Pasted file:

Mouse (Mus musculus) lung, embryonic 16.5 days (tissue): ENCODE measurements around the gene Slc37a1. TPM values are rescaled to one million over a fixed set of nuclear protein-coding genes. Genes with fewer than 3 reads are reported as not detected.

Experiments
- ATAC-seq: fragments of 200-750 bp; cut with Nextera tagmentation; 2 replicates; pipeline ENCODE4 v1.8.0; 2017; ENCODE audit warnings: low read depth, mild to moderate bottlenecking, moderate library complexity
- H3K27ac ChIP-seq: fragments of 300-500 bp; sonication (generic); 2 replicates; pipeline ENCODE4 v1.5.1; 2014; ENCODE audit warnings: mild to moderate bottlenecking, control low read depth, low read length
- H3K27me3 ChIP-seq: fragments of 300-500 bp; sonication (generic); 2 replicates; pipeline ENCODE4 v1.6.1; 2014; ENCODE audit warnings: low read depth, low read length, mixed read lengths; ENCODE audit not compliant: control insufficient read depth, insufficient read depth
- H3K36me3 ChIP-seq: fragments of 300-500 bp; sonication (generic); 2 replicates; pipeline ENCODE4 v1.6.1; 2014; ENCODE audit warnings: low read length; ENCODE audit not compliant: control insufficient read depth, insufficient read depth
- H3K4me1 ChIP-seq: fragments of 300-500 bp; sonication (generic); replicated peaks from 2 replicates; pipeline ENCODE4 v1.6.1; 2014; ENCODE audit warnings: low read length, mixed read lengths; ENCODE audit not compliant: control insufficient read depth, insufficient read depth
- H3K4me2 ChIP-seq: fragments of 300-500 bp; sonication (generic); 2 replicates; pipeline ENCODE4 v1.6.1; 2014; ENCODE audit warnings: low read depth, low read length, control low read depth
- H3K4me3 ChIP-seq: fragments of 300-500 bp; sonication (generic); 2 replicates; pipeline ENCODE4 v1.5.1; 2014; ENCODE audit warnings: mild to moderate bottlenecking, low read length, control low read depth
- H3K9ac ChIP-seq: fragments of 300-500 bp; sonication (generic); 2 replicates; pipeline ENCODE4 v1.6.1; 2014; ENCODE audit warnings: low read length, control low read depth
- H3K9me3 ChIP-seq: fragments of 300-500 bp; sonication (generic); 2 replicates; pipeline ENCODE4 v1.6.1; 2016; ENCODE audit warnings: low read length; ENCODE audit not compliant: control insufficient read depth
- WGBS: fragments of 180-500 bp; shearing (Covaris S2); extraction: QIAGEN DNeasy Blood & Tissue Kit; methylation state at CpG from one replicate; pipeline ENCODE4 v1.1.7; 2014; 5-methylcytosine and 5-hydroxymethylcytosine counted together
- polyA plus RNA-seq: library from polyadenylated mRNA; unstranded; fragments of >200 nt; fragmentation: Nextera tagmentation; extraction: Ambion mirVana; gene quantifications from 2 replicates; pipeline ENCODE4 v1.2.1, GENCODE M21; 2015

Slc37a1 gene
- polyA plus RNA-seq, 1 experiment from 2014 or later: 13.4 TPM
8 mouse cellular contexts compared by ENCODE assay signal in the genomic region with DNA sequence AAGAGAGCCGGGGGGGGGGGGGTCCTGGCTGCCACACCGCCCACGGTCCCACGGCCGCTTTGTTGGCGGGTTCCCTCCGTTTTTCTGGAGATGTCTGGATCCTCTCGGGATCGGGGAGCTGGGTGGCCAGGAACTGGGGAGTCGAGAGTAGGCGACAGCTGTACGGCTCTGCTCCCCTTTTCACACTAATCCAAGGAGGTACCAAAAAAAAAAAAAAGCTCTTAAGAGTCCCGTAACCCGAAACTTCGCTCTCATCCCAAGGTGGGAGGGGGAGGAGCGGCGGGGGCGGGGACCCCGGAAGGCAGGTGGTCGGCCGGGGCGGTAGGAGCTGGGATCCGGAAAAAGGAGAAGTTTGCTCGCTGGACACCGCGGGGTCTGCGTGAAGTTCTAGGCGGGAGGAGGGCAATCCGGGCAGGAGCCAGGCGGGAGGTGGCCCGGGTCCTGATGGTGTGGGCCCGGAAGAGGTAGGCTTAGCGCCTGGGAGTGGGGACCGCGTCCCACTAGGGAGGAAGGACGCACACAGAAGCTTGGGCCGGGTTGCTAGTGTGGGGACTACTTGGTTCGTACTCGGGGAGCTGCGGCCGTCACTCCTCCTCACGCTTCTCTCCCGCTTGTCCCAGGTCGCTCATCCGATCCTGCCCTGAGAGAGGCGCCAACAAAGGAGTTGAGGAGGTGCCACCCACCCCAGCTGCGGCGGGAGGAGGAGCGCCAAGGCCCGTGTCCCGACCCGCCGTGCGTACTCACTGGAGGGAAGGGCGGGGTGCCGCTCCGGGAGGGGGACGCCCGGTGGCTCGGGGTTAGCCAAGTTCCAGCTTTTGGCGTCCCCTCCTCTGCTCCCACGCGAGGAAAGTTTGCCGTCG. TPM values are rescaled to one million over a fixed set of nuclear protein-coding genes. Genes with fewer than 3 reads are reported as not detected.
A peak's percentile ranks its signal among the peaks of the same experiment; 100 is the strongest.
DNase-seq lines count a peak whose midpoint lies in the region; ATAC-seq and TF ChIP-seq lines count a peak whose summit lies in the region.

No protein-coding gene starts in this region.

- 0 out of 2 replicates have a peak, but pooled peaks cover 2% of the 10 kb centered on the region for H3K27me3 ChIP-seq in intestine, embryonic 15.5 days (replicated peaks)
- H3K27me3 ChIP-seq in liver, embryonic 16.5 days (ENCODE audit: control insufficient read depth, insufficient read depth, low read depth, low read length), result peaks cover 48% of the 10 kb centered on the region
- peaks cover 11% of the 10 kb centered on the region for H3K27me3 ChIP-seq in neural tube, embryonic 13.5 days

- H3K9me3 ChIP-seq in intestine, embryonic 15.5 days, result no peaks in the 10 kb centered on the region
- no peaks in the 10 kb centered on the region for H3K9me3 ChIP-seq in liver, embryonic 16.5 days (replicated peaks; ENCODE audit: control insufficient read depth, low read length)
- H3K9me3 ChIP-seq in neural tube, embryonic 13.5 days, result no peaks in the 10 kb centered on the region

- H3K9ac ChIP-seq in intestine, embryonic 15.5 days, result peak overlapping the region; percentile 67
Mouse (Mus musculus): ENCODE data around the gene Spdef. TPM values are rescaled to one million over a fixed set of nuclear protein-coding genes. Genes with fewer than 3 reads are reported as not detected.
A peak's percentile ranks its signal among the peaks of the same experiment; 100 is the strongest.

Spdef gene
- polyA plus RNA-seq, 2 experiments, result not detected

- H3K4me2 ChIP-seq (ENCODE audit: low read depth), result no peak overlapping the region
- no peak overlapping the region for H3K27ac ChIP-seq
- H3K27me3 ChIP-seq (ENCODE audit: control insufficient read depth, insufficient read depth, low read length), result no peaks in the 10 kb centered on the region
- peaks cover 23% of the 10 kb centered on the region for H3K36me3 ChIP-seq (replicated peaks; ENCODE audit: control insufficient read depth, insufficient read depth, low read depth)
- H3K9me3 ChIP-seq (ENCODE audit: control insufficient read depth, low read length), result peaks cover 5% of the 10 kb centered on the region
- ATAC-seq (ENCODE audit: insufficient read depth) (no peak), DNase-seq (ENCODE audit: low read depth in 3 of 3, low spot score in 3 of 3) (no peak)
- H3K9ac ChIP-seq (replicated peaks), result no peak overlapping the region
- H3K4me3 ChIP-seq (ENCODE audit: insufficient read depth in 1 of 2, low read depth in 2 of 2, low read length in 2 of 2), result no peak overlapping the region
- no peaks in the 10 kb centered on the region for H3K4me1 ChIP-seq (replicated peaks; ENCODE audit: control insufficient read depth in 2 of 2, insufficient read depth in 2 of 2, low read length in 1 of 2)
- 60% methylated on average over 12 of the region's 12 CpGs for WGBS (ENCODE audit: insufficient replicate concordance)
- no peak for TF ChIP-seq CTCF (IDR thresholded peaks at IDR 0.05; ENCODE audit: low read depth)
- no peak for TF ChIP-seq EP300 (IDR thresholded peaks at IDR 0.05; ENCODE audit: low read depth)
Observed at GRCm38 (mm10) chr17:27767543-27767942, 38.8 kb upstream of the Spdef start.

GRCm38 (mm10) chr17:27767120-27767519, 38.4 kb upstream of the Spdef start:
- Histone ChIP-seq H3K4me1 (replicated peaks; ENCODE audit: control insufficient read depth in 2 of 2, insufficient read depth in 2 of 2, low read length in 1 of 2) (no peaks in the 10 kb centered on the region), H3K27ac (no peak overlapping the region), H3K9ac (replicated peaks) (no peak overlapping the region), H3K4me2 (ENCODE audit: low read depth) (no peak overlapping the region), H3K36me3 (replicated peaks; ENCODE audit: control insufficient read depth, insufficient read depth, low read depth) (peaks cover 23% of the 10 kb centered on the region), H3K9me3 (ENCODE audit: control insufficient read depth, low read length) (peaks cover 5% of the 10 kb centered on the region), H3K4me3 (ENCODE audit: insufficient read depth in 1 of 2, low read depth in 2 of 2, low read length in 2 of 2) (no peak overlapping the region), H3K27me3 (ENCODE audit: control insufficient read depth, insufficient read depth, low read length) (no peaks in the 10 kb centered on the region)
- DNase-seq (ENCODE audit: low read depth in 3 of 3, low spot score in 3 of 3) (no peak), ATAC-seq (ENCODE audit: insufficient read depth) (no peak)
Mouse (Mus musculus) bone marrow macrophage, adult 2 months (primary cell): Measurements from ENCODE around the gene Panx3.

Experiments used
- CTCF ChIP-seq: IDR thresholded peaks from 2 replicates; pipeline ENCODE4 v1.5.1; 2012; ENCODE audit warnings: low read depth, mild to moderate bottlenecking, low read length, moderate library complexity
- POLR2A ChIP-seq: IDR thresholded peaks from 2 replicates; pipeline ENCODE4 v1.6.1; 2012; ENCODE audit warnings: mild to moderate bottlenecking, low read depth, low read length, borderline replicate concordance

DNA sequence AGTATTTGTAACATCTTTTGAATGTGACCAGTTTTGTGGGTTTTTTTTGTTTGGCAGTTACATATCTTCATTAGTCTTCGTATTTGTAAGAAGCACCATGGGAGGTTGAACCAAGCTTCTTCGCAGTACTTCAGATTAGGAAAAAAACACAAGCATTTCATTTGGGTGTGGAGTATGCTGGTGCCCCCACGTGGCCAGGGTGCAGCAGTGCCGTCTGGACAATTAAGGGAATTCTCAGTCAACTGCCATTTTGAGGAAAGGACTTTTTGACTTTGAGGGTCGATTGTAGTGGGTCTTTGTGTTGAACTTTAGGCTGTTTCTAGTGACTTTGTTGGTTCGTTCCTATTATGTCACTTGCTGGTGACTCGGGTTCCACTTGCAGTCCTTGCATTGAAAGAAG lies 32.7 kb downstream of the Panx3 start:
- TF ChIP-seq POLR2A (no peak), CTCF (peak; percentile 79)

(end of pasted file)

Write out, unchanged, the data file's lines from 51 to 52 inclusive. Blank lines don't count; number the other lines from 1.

DNA sequence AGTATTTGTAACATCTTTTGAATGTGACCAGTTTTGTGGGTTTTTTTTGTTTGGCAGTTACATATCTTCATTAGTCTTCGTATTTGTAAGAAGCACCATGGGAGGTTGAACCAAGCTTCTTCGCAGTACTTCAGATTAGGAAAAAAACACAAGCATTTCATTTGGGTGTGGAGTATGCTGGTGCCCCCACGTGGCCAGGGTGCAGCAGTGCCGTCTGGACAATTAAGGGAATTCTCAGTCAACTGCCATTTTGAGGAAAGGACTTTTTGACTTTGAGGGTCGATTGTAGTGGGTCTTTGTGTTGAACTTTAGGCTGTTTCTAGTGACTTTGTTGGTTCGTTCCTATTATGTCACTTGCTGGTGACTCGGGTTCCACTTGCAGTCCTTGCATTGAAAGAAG lies 32.7 kb downstream of the Panx3 start:
- TF ChIP-seq POLR2A (no peak), CTCF (peak; percentile 79)